Shell-shocked men now dominate popular representations of the First World War and many of us are familiar with the well-publicized treatment regimes such as the talking-cure and electrotherapy. Yet these treatments were atypical and ordinary soldiers experienced a wide range of shell-shock treatments, many based on pre-war approaches towards industrial injury. And what about ordinary soldiers and their families? How did they respond to the signs of shell shock? Join Dr Fiona Reid at Liverpool Cathedral to highlight the way in which soldiers recognized the signs of mental trauma and tried to support each other in ways that were not always effective but were based on compassion and understanding.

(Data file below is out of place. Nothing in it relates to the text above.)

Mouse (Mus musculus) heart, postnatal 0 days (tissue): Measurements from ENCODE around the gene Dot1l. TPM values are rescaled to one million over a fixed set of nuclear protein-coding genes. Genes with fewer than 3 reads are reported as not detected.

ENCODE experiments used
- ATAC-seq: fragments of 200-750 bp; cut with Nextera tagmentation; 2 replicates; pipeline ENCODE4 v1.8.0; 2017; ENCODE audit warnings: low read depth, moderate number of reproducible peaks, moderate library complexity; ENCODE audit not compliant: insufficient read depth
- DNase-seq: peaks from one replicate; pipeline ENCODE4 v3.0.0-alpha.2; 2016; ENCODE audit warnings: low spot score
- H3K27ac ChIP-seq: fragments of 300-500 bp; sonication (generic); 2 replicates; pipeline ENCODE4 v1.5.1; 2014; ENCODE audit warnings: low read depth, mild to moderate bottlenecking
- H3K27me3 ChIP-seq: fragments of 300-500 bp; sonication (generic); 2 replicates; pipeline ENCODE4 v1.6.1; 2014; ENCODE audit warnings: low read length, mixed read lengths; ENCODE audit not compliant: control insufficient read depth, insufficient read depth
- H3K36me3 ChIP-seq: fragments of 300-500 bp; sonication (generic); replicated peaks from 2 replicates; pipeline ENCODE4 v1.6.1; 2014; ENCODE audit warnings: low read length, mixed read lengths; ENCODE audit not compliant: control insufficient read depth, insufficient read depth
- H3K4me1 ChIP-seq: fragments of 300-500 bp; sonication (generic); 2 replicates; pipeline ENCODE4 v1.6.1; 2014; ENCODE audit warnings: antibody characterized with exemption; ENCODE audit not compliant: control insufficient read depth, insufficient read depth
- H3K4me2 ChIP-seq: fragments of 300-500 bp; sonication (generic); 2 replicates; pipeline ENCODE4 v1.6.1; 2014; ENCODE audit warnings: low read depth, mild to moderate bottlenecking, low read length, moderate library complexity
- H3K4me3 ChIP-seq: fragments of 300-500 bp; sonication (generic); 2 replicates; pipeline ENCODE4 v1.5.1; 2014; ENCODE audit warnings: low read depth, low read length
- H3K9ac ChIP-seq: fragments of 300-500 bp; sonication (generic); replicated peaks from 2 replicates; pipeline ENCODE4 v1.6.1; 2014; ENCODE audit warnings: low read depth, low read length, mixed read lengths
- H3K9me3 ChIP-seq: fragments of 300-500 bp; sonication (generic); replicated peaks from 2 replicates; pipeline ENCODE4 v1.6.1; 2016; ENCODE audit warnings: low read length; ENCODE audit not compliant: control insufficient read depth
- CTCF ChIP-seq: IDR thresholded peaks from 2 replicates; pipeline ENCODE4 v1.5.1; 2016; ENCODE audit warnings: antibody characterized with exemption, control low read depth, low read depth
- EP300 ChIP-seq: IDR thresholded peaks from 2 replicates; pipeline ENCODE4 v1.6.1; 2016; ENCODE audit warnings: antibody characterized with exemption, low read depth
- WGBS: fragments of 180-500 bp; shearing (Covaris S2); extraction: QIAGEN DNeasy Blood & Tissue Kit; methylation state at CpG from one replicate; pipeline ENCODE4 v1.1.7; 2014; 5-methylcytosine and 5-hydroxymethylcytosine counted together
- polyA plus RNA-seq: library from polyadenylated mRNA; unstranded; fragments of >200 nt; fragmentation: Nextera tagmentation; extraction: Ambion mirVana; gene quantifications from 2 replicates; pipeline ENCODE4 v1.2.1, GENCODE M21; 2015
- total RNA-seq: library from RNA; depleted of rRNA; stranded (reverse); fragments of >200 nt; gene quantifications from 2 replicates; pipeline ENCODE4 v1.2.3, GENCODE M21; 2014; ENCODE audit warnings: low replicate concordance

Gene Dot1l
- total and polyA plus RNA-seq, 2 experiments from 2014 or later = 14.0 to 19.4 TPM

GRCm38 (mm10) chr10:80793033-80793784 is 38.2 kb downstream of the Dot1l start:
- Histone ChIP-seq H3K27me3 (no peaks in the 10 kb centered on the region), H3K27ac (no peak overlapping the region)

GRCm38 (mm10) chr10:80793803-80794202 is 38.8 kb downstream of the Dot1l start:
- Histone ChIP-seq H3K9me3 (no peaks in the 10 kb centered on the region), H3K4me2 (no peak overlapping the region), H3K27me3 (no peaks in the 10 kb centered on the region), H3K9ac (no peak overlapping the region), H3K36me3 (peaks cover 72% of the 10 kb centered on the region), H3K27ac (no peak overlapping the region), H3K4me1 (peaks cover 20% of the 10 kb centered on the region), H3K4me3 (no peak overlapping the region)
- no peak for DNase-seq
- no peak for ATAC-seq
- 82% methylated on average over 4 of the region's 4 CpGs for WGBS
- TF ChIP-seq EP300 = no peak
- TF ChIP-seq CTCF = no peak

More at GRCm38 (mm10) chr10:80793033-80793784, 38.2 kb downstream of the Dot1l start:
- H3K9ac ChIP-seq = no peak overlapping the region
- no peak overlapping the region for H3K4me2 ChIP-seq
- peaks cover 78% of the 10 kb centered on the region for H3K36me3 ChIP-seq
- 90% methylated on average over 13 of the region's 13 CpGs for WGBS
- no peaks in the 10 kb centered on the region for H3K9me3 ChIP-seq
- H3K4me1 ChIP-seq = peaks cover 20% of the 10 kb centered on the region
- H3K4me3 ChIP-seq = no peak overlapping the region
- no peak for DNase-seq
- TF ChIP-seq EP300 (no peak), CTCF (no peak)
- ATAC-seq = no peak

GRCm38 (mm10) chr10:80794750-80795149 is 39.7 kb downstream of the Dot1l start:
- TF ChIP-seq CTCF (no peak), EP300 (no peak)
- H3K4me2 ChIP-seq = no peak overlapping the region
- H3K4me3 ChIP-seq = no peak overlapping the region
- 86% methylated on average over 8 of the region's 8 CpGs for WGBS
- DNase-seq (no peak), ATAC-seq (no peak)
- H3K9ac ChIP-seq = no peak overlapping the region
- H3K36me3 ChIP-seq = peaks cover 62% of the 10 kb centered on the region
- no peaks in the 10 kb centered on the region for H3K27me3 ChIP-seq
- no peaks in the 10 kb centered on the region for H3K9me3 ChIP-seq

Fiona Reid is a historian at the University of South Wales and is the author of Broken Men: Shell Shock, Trauma and Recovery in Britain, 1914-1930 (London, Continuum, 2010) and Medicine in First World War Europe: Soldiers, Medics, Pacifists (London: Bloomsbury, 2017).